How often have you found yourself anxious for possibly groundless reasons? And acting rashly in search of affirmation, in ways that are either unnecessary or unpleasantly grasping–ways that compounded your anxiousness?
I think I can say that I’ve slowly learned to at least notice when I’m anxious on the basis of assumptions I’m not yet in a position to vary (about someone’s feelings towards me, a career-related loss, someone’s health).
Psalm 106:13-15 brings into crystal clear focus the importance of noticing when we’re craving security amid uncertainty:
But they soon forgot your works, would not wait to learn your plan, and gave in to their craving in the wilderness, putting you to test in the wasteland; so you gave them what they asked for, then sent a wasting disease among them.
Out of Egypt, in the wilderness for years, the Israelites craved leeks, cucumbers, spice, the packed markets they left behind . . . they complained to God about being out in the middle of nowhere. God may have liberated them from slavery and forced labor, but they did not like the absence of good food and civilization. And by constant complaining instead of reflection, by rushing to call upon the gods that seemed to satisfy their former oppressors, they focused upon what was missing instead of upon the God who acted once on their behalf, and pledged to act again–by bringing them, eventually, into a land flowing with milk and honey . . . after they felt the consequences of their rash demands for immediate satisfaction.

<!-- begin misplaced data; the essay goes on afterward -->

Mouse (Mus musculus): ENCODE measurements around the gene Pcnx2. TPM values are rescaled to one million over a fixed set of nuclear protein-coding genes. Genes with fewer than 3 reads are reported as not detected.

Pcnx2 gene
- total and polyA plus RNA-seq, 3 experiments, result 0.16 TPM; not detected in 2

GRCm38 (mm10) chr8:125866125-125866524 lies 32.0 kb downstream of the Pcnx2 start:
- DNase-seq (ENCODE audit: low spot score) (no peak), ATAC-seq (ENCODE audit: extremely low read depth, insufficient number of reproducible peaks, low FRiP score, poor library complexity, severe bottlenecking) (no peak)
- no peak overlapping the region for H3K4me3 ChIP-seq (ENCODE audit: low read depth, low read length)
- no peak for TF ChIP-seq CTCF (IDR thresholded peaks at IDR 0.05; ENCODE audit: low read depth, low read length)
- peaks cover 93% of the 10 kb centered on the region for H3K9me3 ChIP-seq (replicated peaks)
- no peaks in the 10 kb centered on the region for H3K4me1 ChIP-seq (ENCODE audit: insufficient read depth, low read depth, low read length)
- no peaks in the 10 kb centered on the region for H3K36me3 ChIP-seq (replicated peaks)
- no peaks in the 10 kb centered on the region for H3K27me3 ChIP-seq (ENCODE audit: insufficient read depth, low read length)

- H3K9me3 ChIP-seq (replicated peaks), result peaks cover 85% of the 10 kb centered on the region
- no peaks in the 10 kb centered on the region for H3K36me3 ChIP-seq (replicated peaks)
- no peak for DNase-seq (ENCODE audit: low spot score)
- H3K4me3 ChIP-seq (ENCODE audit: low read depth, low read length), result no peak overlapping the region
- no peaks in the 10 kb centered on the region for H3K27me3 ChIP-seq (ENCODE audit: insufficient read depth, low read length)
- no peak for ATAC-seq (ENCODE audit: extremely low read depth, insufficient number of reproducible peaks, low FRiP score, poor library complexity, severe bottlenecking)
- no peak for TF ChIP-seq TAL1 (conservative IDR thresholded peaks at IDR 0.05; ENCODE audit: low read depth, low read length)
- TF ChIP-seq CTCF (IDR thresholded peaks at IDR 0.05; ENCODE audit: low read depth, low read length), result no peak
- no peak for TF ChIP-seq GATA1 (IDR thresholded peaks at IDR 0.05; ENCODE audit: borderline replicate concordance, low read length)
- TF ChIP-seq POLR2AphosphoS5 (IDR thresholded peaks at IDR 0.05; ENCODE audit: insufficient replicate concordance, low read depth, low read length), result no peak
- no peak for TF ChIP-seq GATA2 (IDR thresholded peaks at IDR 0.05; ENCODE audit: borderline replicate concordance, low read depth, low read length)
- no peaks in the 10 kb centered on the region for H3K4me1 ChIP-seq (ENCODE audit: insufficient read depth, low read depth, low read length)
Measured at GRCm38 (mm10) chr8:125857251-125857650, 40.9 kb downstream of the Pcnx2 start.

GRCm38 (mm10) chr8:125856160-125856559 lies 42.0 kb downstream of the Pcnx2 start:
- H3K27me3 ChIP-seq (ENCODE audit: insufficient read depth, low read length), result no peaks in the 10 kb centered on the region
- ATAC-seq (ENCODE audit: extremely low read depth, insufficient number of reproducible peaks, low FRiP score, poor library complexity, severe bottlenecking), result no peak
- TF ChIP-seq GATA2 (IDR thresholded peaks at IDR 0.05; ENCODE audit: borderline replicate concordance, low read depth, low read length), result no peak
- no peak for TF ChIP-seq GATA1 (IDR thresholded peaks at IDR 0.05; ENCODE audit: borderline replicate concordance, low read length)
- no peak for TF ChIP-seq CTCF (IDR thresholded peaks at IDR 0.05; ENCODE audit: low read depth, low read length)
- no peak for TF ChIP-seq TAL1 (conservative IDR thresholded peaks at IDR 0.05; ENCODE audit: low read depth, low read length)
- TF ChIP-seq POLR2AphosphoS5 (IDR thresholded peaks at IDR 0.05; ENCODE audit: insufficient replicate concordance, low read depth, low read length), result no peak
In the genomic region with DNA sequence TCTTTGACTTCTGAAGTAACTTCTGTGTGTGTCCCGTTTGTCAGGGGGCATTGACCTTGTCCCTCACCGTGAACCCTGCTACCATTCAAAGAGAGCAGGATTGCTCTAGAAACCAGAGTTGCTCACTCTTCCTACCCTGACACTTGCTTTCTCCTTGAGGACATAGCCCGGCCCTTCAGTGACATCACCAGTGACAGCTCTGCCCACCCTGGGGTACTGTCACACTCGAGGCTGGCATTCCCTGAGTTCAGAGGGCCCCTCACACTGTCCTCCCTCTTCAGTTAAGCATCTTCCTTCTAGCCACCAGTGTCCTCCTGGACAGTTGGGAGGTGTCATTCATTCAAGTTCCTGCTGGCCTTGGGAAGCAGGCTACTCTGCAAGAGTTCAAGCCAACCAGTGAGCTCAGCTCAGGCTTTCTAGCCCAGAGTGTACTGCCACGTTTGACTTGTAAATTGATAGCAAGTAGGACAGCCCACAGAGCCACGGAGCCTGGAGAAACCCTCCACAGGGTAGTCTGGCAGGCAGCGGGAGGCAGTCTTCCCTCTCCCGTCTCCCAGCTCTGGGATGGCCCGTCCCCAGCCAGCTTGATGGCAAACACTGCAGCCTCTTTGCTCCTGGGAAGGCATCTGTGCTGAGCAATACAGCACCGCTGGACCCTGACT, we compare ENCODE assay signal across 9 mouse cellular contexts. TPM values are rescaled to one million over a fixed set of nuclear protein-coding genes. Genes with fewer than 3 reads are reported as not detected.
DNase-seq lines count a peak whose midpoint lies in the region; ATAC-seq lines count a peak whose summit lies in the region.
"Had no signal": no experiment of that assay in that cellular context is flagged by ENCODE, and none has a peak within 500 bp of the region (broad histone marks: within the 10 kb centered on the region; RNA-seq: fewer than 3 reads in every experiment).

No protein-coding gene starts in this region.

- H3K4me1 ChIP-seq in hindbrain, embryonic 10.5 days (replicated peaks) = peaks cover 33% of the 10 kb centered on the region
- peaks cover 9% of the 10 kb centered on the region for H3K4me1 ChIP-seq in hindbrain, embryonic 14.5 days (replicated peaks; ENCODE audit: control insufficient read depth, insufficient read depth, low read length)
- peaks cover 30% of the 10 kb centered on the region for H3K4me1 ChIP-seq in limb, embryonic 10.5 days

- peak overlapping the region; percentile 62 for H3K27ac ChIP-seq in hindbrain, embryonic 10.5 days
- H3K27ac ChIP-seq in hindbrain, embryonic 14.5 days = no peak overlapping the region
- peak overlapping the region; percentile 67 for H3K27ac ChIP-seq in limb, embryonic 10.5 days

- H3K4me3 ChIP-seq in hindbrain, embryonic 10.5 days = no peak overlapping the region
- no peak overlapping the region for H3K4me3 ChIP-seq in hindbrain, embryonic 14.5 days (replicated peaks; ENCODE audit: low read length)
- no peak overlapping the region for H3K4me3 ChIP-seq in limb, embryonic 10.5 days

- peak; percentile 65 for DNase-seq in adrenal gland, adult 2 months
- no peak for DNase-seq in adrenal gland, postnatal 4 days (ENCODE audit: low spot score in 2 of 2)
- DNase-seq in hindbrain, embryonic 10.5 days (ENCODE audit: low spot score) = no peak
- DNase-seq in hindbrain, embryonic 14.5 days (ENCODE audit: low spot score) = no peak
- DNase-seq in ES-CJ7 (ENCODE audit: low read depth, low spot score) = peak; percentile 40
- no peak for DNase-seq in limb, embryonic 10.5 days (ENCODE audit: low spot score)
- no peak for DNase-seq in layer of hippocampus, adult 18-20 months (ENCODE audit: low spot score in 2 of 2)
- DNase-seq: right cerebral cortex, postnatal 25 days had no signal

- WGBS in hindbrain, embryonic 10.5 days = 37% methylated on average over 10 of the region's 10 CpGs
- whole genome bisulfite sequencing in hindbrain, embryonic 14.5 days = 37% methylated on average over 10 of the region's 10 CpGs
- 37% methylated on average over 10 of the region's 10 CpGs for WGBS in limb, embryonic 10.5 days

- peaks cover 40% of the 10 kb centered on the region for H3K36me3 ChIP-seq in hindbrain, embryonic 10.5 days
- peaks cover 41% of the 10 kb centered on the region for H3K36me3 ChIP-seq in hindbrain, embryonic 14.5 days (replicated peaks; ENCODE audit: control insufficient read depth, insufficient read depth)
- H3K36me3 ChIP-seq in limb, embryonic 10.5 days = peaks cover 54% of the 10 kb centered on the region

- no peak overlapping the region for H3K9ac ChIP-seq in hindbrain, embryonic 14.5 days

I can think of days and seasons of my life when I’ve given in to cravings in the wilderness, by trying to satisfy them in haste instead of waiting. Now I find that remembering and praying around this image of craving in the wilderness brings a kind of relief and a snappy redirection. I’ll still feel paralysis, worry, fear of abandonment–whatever form the craving for affirmation or security takes just then. But I know what not to do, and how better to rest still with the anxious moments between past and future abundance from God.